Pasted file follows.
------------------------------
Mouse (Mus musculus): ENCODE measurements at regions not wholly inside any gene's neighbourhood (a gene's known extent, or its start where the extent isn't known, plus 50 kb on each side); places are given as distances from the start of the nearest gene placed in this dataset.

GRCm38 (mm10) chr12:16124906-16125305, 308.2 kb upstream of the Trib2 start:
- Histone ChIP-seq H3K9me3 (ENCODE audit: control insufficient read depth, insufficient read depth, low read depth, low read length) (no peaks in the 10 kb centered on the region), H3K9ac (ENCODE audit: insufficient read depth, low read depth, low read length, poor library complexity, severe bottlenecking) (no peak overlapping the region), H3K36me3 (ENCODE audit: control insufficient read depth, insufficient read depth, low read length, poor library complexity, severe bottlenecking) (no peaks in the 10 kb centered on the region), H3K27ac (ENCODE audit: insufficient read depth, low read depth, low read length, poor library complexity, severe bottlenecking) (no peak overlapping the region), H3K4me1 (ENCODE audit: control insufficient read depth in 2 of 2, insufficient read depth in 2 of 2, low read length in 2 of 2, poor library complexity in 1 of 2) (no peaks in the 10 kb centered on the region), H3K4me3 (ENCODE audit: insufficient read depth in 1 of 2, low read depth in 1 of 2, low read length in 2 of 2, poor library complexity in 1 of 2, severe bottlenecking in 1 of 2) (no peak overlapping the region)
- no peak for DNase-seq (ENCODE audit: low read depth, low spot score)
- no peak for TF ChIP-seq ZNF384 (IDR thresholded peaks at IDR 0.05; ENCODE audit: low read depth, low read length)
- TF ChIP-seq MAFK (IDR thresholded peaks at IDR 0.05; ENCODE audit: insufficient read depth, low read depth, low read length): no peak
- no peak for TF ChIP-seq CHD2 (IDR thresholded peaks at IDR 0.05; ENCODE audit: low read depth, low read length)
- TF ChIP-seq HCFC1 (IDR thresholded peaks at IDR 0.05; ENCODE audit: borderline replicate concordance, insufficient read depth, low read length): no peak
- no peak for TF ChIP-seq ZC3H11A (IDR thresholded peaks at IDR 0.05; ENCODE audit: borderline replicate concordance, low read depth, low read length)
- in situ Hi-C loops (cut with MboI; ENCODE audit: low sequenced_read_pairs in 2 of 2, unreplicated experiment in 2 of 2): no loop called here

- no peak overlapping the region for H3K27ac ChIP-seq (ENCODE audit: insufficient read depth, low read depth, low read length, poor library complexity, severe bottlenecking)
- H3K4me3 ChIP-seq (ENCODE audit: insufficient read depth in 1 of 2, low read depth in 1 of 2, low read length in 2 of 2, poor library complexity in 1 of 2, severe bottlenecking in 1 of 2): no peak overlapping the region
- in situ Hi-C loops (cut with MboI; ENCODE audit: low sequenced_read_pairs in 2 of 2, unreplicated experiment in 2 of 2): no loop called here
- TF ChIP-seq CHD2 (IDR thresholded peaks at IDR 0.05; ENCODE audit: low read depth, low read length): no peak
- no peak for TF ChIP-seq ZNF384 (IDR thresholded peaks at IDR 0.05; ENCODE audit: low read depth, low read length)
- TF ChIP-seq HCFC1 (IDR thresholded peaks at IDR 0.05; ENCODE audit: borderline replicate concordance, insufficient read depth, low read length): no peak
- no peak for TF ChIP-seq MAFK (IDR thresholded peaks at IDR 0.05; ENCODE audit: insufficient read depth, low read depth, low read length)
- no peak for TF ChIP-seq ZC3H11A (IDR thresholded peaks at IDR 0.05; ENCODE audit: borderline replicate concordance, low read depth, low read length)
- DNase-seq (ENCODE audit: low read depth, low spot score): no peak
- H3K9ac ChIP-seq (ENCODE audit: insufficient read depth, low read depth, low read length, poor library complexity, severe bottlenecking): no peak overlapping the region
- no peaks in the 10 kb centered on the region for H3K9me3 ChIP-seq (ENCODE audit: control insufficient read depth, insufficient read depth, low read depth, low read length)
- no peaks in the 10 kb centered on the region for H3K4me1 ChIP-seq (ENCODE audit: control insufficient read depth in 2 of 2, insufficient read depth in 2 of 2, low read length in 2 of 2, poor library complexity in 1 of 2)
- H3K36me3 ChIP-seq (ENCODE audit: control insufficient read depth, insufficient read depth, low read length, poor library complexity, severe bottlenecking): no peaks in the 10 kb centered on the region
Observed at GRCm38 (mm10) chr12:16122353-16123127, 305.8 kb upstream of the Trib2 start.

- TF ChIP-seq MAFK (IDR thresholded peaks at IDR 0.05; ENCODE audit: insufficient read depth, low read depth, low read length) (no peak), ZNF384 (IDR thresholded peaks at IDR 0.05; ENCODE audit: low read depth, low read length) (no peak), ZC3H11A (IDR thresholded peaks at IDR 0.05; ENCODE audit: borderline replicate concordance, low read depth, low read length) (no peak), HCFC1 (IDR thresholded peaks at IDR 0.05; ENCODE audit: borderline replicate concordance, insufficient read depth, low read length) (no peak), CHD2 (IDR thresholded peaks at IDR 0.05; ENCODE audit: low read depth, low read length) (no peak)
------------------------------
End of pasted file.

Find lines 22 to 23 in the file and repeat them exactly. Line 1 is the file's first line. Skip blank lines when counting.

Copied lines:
- no peaks in the 10 kb centered on the region for H3K4me1 ChIP-seq (ENCODE audit: control insufficient read depth in 2 of 2, insufficient read depth in 2 of 2, low read length in 2 of 2, poor library complexity in 1 of 2)
- H3K36me3 ChIP-seq (ENCODE audit: control insufficient read depth, insufficient read depth, low read length, poor library complexity, severe bottlenecking): no peaks in the 10 kb centered on the region